Michael Pineda joins the New York Yankees in 2012, having been part of arguably the sexiest MLB trade all winter. He should have won the American League Rookie of the Year award in 2011, and even though he didn't, he proved that he is more than a prospect: He's a solid No. 2 starter with a scary fastball and plenty of command over it.
He's also only 23 years old.
That last fact is not least in evaluating Pineda. Pitchers do not age in a linear fashion, so it's not always certain that younger is better.
However, as the sagas of Roy Oswalt and Edwin Jackson help demonstrate, MLB teams continue to select young pitchers over older, more proven ones, and they are not wrong to do so.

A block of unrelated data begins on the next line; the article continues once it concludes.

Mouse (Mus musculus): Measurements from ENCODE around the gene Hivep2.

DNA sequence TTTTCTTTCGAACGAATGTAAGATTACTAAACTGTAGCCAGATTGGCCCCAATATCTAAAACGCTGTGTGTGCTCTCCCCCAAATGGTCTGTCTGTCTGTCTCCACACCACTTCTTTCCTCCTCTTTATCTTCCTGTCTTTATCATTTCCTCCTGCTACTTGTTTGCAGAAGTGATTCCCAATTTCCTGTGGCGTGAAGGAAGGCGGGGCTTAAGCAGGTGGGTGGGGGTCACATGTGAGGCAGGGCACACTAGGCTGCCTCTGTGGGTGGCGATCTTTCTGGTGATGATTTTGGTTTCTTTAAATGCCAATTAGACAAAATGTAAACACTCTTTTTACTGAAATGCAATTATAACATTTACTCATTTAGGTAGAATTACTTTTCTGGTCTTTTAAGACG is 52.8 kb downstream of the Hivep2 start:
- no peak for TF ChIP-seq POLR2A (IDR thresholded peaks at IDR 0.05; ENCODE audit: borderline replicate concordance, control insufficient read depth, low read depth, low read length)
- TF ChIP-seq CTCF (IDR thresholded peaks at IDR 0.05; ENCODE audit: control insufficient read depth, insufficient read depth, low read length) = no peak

Without an elite young arm or two, no organization has much chance of sustaining major success anymore. That's why last January, I began an annual habit of ranking the top 25 pitchers in MLB, 25 years of age and under. To qualify, a pitcher's "baseball age" (his age as of July 1 of the season in question) must be 25 or younger, and he must have at least appeared in the big leagues.
Since last year, eight of the top 25 have lost eligibility, and three have fallen off the list after setback seasons. The order of those left has changed a bit, too.
Here is the new list for 2012, though, of course, this takes into account more than the coming season's projected value.